Under another bill sponsored by Levine, tenant protection plans, which are generally required when construction begins, would have to include information about actions the DOB and owners would need to take to ensure compliance with the protection plan. The bill would also require the DOB to inspect sites to make sure the protection plans are being adhered to.

The set of legislation is supported overall by the mayor, a spokesman told us.

“We were proud to work with the Council on legislation to increase protections for tenants and will review the final package,” Austin Finan, a spokesperson for the mayor’s office, said.

However, the pending bills were blasted by a real estate attorney who said they demonize landlords.

Sherwin Belkin, partner at Belkin Burden Wenig & Goldman, also accused the city of “turning a blind eye” to tenants who violate the law by offering their apartments to others for short-term rentals, while fining landlords who do the same.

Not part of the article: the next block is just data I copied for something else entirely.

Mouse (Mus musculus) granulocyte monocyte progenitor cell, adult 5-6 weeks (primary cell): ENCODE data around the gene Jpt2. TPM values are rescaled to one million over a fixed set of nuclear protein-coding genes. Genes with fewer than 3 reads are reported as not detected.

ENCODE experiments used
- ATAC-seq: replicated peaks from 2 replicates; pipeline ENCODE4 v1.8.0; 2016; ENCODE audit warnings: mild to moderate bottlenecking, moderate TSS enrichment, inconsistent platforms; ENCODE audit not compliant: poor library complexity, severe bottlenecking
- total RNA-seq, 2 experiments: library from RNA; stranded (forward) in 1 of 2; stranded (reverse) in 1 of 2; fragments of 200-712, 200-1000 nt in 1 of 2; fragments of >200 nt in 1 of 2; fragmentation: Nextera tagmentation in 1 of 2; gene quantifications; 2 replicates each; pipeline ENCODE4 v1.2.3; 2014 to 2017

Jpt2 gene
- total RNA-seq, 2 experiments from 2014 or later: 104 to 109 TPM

“These bills continue a troubling trend of the city demonizing the entire real estate industry due to the misdeeds of the few,” said Belkin.

“These bills impose numerous increased fines, restrict the right of property owners to communicate with their tenants, give questionable legal authority to the Housing Court to impose compensatory and punitive damages, and create a rebuttable presumption of wrongdoing against property owners for what may be completely benign acts; in other words, guilty until proven innocent.”